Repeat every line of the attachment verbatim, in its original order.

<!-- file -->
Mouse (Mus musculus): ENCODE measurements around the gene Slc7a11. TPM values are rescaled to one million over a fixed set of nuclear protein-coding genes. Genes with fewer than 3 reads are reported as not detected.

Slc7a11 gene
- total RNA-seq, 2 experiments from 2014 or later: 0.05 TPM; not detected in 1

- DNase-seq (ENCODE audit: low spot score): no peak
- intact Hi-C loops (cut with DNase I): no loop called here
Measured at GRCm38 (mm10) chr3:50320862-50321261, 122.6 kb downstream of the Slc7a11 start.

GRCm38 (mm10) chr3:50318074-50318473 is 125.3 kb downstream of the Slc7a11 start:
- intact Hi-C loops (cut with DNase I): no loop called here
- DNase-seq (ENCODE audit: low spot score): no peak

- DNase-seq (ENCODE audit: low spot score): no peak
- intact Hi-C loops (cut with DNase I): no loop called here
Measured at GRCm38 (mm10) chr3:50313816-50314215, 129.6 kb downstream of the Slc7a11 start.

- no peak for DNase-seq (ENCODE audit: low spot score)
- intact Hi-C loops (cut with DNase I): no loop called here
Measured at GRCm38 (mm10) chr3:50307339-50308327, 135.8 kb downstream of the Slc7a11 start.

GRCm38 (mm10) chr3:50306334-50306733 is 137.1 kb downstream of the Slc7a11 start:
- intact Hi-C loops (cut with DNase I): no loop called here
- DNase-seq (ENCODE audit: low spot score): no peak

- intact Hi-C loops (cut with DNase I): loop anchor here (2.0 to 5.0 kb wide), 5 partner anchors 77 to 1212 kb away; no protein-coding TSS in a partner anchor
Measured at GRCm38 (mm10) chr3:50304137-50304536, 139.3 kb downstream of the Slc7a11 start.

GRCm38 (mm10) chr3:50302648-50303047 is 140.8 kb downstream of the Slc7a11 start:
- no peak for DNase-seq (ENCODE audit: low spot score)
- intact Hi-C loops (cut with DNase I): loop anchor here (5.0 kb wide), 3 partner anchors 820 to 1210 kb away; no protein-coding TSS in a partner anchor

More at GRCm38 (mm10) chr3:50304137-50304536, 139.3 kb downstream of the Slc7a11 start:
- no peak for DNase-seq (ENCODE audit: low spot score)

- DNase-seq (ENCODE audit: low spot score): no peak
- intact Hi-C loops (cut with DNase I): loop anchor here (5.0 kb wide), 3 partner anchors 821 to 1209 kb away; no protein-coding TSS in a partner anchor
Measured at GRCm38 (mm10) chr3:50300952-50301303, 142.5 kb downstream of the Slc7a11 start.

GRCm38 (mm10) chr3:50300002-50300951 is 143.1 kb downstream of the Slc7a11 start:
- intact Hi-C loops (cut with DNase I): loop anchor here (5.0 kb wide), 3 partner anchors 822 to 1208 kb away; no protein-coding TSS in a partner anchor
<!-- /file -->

Mouse (Mus musculus): ENCODE measurements around the gene Slc7a11. TPM values are rescaled to one million over a fixed set of nuclear protein-coding genes. Genes with fewer than 3 reads are reported as not detected.

Slc7a11 gene
- total RNA-seq, 2 experiments from 2014 or later: 0.05 TPM; not detected in 1

- DNase-seq (ENCODE audit: low spot score): no peak
- intact Hi-C loops (cut with DNase I): no loop called here
Measured at GRCm38 (mm10) chr3:50320862-50321261, 122.6 kb downstream of the Slc7a11 start.

GRCm38 (mm10) chr3:50318074-50318473 is 125.3 kb downstream of the Slc7a11 start:
- intact Hi-C loops (cut with DNase I): no loop called here
- DNase-seq (ENCODE audit: low spot score): no peak

- DNase-seq (ENCODE audit: low spot score): no peak
- intact Hi-C loops (cut with DNase I): no loop called here
Measured at GRCm38 (mm10) chr3:50313816-50314215, 129.6 kb downstream of the Slc7a11 start.

- no peak for DNase-seq (ENCODE audit: low spot score)
- intact Hi-C loops (cut with DNase I): no loop called here
Measured at GRCm38 (mm10) chr3:50307339-50308327, 135.8 kb downstream of the Slc7a11 start.

GRCm38 (mm10) chr3:50306334-50306733 is 137.1 kb downstream of the Slc7a11 start:
- intact Hi-C loops (cut with DNase I): no loop called here
- DNase-seq (ENCODE audit: low spot score): no peak

- intact Hi-C loops (cut with DNase I): loop anchor here (2.0 to 5.0 kb wide), 5 partner anchors 77 to 1212 kb away; no protein-coding TSS in a partner anchor
Measured at GRCm38 (mm10) chr3:50304137-50304536, 139.3 kb downstream of the Slc7a11 start.

GRCm38 (mm10) chr3:50302648-50303047 is 140.8 kb downstream of the Slc7a11 start:
- no peak for DNase-seq (ENCODE audit: low spot score)
- intact Hi-C loops (cut with DNase I): loop anchor here (5.0 kb wide), 3 partner anchors 820 to 1210 kb away; no protein-coding TSS in a partner anchor

More at GRCm38 (mm10) chr3:50304137-50304536, 139.3 kb downstream of the Slc7a11 start:
- no peak for DNase-seq (ENCODE audit: low spot score)

- DNase-seq (ENCODE audit: low spot score): no peak
- intact Hi-C loops (cut with DNase I): loop anchor here (5.0 kb wide), 3 partner anchors 821 to 1209 kb away; no protein-coding TSS in a partner anchor
Measured at GRCm38 (mm10) chr3:50300952-50301303, 142.5 kb downstream of the Slc7a11 start.

GRCm38 (mm10) chr3:50300002-50300951 is 143.1 kb downstream of the Slc7a11 start:
- intact Hi-C loops (cut with DNase I): loop anchor here (5.0 kb wide), 3 partner anchors 822 to 1208 kb away; no protein-coding TSS in a partner anchor